Facebook buys Instagram and why we should all appreciate its importance!

Well, here's a turn for the books, Facebook buying Instagram is a fascinating move for the social media phenomenon , this will hopefully bridge the gap between taking pictures and sharing pictures. It's leading the way in the revival of Polaroid, but in a digital way, not in film. Which is a fascinating concept, and something i wish them all the luck with.

For the full story on this revelation, please visit this http://www.pocket-lint.com/news/45215/facebook-buys-instagram-social-photos

However, this is not the main reason for my post today. I want to talk about Instagram as a medium and its relevance to us as photographers today. I've heard A LOT of moaning and groaning from fellow photographers about how it makes photography so accessible to every joe blogs in the street, to an extent where its become the new "Indie craze" something every teenager is taking part in. This has resulted in a lot of anger from Photographers my age who are striving for attention in the commercial world, but i don't see this as an excuse to slate it as a form of sharing images.
It is indisputable that Instagram offers an amazingly simple platform for young photographers, allowing them to train their eyes to see that decisive moment and to compose properly. Above all, it creates smiles :)
To be brutally honest, it infuriates me how us "photographers" get so naive and protentious when it comes to young people taking photos and wanting them to look cool. So be it if they want their images to be sepia toned, black and white, cross processed or whatever, let them carry on without this constant dark cloud of judgement, as one day, they might be the world known photographers of tomorrow...

I love photography, i breath photography, i consume photography, i appreciate photography. Don't all photographers LOVE photography do i hear you say? Well the simple answer is no.
Loving photography is reading books.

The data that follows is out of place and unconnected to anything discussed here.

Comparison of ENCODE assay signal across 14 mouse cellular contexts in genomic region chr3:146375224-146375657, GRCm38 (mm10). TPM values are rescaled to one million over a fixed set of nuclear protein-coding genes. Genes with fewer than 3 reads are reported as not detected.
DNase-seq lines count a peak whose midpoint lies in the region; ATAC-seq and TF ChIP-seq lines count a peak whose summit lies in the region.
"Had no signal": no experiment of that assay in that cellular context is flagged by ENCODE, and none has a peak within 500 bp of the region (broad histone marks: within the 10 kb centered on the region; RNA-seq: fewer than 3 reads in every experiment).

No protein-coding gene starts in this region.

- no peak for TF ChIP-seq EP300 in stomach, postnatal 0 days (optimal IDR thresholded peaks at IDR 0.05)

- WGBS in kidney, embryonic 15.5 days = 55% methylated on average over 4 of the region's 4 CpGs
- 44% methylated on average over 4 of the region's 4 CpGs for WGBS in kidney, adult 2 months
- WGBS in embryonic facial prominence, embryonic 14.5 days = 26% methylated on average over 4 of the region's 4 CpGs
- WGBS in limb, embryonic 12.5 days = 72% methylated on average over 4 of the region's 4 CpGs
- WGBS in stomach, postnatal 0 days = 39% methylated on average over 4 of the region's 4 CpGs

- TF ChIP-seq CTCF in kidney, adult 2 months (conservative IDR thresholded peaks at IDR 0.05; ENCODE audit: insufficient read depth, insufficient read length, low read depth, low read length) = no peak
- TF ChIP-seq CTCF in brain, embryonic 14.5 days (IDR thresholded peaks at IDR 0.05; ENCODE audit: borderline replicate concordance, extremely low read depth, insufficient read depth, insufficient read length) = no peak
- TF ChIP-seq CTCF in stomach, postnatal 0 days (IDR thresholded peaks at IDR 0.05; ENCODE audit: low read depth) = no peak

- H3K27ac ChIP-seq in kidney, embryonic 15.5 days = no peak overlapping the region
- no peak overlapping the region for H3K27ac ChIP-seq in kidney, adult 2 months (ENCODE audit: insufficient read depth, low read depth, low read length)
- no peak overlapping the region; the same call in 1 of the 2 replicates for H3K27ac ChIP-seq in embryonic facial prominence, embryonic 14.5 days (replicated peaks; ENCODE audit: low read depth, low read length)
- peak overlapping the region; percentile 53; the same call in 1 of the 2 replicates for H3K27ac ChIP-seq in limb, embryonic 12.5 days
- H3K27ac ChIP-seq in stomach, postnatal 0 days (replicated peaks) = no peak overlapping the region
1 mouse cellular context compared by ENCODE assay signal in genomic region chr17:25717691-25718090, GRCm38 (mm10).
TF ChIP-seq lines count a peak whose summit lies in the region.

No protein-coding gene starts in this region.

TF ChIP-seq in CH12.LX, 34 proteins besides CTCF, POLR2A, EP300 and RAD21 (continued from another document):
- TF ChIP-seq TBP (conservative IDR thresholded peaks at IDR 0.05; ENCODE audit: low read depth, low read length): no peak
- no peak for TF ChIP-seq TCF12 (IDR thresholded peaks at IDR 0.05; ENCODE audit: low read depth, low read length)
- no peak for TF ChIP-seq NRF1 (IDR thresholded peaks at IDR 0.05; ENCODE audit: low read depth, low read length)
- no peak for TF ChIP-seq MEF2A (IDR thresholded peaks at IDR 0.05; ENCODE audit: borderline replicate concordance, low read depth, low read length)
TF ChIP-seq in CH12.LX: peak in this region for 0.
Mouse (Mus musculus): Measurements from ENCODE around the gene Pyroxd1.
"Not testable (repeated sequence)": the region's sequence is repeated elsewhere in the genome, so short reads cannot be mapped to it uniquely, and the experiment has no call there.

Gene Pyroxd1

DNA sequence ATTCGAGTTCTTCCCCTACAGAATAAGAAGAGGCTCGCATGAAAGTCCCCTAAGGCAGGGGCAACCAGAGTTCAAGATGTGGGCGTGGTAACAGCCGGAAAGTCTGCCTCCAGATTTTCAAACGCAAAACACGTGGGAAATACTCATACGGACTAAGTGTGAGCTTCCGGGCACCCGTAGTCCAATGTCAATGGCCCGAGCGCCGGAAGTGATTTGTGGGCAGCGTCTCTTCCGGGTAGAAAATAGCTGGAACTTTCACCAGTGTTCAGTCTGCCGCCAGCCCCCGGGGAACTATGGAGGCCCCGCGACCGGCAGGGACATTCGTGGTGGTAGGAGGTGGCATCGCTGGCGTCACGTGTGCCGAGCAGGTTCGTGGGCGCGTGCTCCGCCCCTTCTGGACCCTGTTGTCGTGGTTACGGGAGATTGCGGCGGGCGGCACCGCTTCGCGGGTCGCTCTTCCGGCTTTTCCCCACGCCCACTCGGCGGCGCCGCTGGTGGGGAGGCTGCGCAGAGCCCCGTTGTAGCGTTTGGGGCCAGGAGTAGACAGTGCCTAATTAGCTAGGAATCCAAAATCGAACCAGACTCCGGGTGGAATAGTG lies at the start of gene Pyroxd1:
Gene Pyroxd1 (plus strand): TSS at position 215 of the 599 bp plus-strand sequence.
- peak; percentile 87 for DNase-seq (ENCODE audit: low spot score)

Loving photography is reading Magazines
Loving photography is going to exhibitions.
Loving photography is waking up at 5am to take pictures of the birds
Loving photography is carrying a camera with you every time you leave the house
Loving photography is is appreciating how spectacular moments all over the world like the Japanese Tsunami, the protests in Tahir Square and the 9/11 Bombings could not have been seen if it were not for people with their phone cameras.
Loving photography is laughing at the silly photographs that pop up all over Facebook of someone tripping on the curb.
Loving photography is nurturing young and old people into how amazing photography can be!

Not belittling the teenager taking photo's on his iPhone then putting them through Instagram, instead people who love photography encourage those people as they have just as much of a photographic voice as we do. Just because they're not shooting on the most expensive D-SLR does not make their images worthless. I've seen some spectacular images taken in Instagram.
And this is what warrants my anger, because this snobby approach to photography does nothing but reduce our personal stimulation of this beautiful art form which anyone can participate in, no matter how talented they are. If you give someone a camera, they will make something worth talking about, photography is a form of speech, everyone has something to say, you just need to let them be heard.

(Image sourced from http://farm6.staticflickr.com/5203/5234043713_7f31b88f31.jpg

(Image sourced from http://farm4.staticflickr.com/3564/5708187879_90cae2d3e0.jpg

(Image sourced from http://farm4.staticflickr.com/3655/5822334012_9776c5031c.jpg

(Image sourced from http://farm8.staticflickr.com/7022/6638192213_a2f9b330d5.jpg

(Image sourced from http://farm8.staticflickr.com/7042/6985989809_be96a833a6.jpg

(Image sourced from http://media.tumblr.com/tumblr_m040r7YSx01r4j2f0.jpg

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One Response to Facebook buys Instagram and why we should all appreciate its importance!

  1. Yes I fully agree with you! The only thing which I don't like with Instagram is a kind of formatted photography. I mean, it is more a picture from Instagram than a picture from John Smith. They too often look the same: square crop and most of the time retro-digital filters.

    The other thing which bothers me is the Facebook acquisition motivations: they don't give a s..t about photography, all they wanted was to acquire the mobile sharing expertise of Instagram's team. That's not good for the community.

    Otherwise, to finish on something positive, yes young photographers rock! (and I am no more a young one!) And so do new ways to take photography.


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